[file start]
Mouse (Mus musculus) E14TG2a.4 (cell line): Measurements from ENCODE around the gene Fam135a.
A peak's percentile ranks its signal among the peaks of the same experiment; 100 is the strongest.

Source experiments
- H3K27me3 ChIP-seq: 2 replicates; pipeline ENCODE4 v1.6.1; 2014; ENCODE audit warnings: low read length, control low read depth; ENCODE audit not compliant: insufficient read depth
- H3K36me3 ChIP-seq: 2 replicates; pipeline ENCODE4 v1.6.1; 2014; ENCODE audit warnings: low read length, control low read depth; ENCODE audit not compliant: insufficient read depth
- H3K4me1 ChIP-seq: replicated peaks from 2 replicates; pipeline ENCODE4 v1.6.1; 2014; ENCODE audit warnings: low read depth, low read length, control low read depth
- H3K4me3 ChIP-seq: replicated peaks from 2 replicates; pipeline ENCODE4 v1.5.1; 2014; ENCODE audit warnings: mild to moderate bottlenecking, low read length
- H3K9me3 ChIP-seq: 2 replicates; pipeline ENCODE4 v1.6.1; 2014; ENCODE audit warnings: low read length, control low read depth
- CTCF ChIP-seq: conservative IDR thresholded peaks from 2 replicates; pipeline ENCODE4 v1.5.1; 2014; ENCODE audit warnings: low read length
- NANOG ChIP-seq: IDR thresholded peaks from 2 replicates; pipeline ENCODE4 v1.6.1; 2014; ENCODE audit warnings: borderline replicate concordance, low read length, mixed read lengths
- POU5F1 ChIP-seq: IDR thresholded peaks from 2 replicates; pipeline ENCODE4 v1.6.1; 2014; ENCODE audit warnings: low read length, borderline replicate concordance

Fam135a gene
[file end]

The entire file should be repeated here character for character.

Mouse (Mus musculus) E14TG2a.4 (cell line): Measurements from ENCODE around the gene Fam135a.
A peak's percentile ranks its signal among the peaks of the same experiment; 100 is the strongest.

Source experiments
- H3K27me3 ChIP-seq: 2 replicates; pipeline ENCODE4 v1.6.1; 2014; ENCODE audit warnings: low read length, control low read depth; ENCODE audit not compliant: insufficient read depth
- H3K36me3 ChIP-seq: 2 replicates; pipeline ENCODE4 v1.6.1; 2014; ENCODE audit warnings: low read length, control low read depth; ENCODE audit not compliant: insufficient read depth
- H3K4me1 ChIP-seq: replicated peaks from 2 replicates; pipeline ENCODE4 v1.6.1; 2014; ENCODE audit warnings: low read depth, low read length, control low read depth
- H3K4me3 ChIP-seq: replicated peaks from 2 replicates; pipeline ENCODE4 v1.5.1; 2014; ENCODE audit warnings: mild to moderate bottlenecking, low read length
- H3K9me3 ChIP-seq: 2 replicates; pipeline ENCODE4 v1.6.1; 2014; ENCODE audit warnings: low read length, control low read depth
- CTCF ChIP-seq: conservative IDR thresholded peaks from 2 replicates; pipeline ENCODE4 v1.5.1; 2014; ENCODE audit warnings: low read length
- NANOG ChIP-seq: IDR thresholded peaks from 2 replicates; pipeline ENCODE4 v1.6.1; 2014; ENCODE audit warnings: borderline replicate concordance, low read length, mixed read lengths
- POU5F1 ChIP-seq: IDR thresholded peaks from 2 replicates; pipeline ENCODE4 v1.6.1; 2014; ENCODE audit warnings: low read length, borderline replicate concordance

Fam135a gene